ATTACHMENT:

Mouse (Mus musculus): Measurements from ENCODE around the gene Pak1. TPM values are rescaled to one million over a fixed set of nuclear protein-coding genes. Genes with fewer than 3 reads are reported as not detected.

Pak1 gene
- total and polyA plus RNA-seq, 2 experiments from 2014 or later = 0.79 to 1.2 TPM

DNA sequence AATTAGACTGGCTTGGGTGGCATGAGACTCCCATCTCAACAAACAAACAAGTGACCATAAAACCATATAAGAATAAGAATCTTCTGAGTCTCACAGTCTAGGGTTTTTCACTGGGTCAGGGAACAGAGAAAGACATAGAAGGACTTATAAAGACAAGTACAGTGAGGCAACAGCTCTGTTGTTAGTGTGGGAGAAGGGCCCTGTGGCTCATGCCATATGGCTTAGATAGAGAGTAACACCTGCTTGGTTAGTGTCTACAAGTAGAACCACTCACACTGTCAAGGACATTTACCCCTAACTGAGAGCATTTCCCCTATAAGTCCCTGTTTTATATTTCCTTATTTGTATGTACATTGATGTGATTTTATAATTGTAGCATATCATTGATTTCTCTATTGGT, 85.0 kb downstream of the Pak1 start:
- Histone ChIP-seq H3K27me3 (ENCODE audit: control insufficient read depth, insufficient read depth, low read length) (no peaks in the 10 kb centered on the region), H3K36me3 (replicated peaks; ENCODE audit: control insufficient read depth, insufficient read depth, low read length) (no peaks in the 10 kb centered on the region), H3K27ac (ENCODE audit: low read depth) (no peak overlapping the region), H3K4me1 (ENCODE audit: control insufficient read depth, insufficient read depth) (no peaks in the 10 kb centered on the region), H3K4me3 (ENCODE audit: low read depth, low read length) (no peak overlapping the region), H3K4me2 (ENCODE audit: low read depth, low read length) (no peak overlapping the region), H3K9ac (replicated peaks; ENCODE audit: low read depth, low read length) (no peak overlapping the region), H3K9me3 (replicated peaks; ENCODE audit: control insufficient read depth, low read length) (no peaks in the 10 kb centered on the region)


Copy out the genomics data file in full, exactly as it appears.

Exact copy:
Mouse (Mus musculus): Measurements from ENCODE around the gene Pak1. TPM values are rescaled to one million over a fixed set of nuclear protein-coding genes. Genes with fewer than 3 reads are reported as not detected.

Pak1 gene
- total and polyA plus RNA-seq, 2 experiments from 2014 or later = 0.79 to 1.2 TPM

DNA sequence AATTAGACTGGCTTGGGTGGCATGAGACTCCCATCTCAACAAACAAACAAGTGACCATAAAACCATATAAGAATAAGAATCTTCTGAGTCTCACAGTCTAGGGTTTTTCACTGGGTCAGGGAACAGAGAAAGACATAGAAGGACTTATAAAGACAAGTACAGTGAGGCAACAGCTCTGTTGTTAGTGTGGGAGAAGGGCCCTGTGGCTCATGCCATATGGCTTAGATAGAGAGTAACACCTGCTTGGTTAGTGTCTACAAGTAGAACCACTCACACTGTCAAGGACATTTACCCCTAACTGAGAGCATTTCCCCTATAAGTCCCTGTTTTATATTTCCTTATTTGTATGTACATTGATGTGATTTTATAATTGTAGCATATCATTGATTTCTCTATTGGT, 85.0 kb downstream of the Pak1 start:
- Histone ChIP-seq H3K27me3 (ENCODE audit: control insufficient read depth, insufficient read depth, low read length) (no peaks in the 10 kb centered on the region), H3K36me3 (replicated peaks; ENCODE audit: control insufficient read depth, insufficient read depth, low read length) (no peaks in the 10 kb centered on the region), H3K27ac (ENCODE audit: low read depth) (no peak overlapping the region), H3K4me1 (ENCODE audit: control insufficient read depth, insufficient read depth) (no peaks in the 10 kb centered on the region), H3K4me3 (ENCODE audit: low read depth, low read length) (no peak overlapping the region), H3K4me2 (ENCODE audit: low read depth, low read length) (no peak overlapping the region), H3K9ac (replicated peaks; ENCODE audit: low read depth, low read length) (no peak overlapping the region), H3K9me3 (replicated peaks; ENCODE audit: control insufficient read depth, low read length) (no peaks in the 10 kb centered on the region)